5. Truman, please correct me if I’ve misunderstood, but the way I see things is if/when China (or any net-exporter-to-the-US) stops taking dollars from us, then their economy takes a massive hit (relative to the size of their exports). Granted, our standard of living will drop because we wont have all those cheap Chinese made goods, but it’s not like China is going to be in great shape either. From what I can tell, China’s exports to the US as a percentage of their total exports is around 25%.

    There’s also the issue of China not being able to manipulate their currency without a large amount of US dollars.

    If sellers do start demanding renmimbi, we have to go acquire them by selling goods/services for renmimbi which reduces our account deficit, no? That, or we stop buying things denominated in renmimbi, and start making things in the USA again.

    My guess as to why the dollar overtook the British Pound was due to the Bretton Woods agreement where all currencies were tied to the US dollar. I do have to read the book referenced here to hopefully learn more about this.

    US influence will decline, no doubt, as other countries grow, but China demanding renmimbi, or India rupees, Brazil reals, etc. doesn’t worry me so much. Maybe I should…

  6. its always good to be friends with the biggest bully in the playground … that’s why english-speaking nations, and a handful of others, like being friends with the USA, period. its better than the alternative and who actually trusts China !

  7. Implicit to this argument is the explicit fact that economic monetary domination and supremacy are inherent to the global world and the balance of power stability is perceived as holding power over this competitive advantage.

    The same is true in the Domestic economy but the demarcations of “class structured” and nested hierarchies are left out of the equations that determine the inclusive and exclusive thresholds of tolerance. It is easy to polarize the national entities and competing continents…it is less obvious when Wall Street, Private Equity and Hedge funds take the same magnitude of power influences over the domestic economy and its distribution of liquidity …as well as controlling interests that emerge over asset grabbing stealth.

    Path dependency for sustaining institutional magnitudes are not based upon creating scale (past formulas taken into account) as much as these produce hierarchical revenue demands for survival and compulsive strategies in an ongoing dynamic / hostile environment of changes. In the zero sum game of continuous straining supremacy, progress and maximizing demands oppositional regression, reduction and minimizing towards an eventual competitive disadvantage and ultimate exclusion.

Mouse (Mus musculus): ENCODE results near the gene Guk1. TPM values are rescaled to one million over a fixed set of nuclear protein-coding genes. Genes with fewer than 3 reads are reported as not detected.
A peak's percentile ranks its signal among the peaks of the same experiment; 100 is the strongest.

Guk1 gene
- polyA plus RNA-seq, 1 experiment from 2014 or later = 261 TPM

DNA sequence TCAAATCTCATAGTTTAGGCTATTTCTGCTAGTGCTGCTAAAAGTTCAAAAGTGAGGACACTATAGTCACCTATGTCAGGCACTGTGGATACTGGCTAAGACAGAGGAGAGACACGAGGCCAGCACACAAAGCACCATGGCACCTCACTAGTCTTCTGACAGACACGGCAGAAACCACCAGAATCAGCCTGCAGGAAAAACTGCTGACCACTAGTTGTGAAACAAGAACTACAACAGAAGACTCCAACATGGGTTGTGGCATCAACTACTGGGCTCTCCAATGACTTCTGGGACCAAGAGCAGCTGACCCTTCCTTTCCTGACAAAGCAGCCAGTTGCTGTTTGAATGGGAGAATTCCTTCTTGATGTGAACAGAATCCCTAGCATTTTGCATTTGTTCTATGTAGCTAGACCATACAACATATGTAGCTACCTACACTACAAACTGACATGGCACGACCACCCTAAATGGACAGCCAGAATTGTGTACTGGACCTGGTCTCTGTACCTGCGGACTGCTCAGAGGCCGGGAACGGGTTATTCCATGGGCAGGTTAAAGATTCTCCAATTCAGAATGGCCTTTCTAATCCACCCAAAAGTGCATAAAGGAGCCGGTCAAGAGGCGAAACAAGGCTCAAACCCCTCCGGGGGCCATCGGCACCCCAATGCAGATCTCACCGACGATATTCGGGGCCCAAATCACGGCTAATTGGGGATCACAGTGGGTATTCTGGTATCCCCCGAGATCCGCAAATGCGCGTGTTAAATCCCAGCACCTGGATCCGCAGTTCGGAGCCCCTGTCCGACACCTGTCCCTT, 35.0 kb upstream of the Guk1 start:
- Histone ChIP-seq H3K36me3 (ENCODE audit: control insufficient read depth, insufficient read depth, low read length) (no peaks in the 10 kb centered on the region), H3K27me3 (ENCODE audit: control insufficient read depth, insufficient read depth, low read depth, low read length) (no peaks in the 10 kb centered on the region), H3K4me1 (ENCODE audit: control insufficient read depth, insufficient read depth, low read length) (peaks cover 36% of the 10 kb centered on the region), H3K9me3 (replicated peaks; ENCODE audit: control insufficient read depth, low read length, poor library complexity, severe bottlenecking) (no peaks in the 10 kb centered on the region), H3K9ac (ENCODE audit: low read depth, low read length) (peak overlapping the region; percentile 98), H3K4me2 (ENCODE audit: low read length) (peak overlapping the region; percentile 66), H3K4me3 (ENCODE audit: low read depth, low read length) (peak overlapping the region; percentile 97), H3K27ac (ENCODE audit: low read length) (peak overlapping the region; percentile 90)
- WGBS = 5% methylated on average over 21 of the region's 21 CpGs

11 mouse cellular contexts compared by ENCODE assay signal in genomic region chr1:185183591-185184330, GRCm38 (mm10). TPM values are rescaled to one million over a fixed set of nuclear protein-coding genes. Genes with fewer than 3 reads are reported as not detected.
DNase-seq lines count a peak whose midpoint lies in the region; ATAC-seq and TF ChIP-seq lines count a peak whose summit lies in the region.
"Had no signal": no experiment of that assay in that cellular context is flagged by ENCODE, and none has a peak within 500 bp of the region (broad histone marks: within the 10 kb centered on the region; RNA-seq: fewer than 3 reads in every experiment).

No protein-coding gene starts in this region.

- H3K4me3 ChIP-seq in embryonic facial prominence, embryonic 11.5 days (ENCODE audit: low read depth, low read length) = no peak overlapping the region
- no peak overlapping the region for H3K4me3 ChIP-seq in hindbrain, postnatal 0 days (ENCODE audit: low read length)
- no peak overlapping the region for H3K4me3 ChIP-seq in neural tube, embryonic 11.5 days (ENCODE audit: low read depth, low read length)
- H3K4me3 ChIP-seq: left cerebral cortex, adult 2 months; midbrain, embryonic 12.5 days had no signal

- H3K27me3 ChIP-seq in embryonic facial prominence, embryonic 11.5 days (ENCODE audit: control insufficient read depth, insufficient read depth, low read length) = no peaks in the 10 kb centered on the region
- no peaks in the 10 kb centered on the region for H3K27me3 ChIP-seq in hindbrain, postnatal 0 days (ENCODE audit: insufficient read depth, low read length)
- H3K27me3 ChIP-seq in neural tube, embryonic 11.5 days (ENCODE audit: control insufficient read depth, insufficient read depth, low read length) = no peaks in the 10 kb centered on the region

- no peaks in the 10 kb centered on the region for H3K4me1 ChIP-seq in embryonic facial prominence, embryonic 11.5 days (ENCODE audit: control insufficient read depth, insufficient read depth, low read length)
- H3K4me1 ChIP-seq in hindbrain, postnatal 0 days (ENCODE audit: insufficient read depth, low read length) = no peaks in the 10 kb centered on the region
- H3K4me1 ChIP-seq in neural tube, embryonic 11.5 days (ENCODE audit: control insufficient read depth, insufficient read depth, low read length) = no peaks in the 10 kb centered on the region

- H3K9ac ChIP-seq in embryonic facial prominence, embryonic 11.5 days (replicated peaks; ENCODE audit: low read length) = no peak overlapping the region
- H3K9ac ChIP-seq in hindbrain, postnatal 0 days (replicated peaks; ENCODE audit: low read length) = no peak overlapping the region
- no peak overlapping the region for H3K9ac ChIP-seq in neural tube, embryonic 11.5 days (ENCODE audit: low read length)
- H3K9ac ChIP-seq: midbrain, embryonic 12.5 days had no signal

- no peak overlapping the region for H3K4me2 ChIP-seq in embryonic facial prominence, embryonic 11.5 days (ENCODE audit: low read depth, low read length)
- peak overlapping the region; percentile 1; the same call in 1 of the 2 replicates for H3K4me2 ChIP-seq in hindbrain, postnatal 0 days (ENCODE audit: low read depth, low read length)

This is true attacking and containing labor as a “threat” to wealth as well as seeing China as the new cause for both containment and competitive restraints. The truth of the matter is that China is now playing the same game that we have advocated as the best system…that is capitalism. Unfortunately, they are also learning it from us and the power of political / polarizing economics is now in game theories playbook until we learn to open the globe to all humanity…and stop having elite minority sub-groups of absolute power dictate to all of humanity as the final (containment) solution repeated ad nauseum to a fear driven majority.

    Meanwhile this “foreign policy” mirage is a distraction from what the power money is doing to the domestic USA…YOU and ME! Right here; Right NOW>>>>>!

    “One of the themes that Governor Romney has been hitting at aggressively in his campaign ads is that he will get tough on China. The ads complain that China is a cheater, most importantly by “manipulating” the value of its currency. This means that China has been deliberately keeping down the value of its currency against the dollar.”
    from Dean Baker October 2, 2012
    Cracking down on China means cracking down on Mitt Romney
    Real-World Economics Review Blog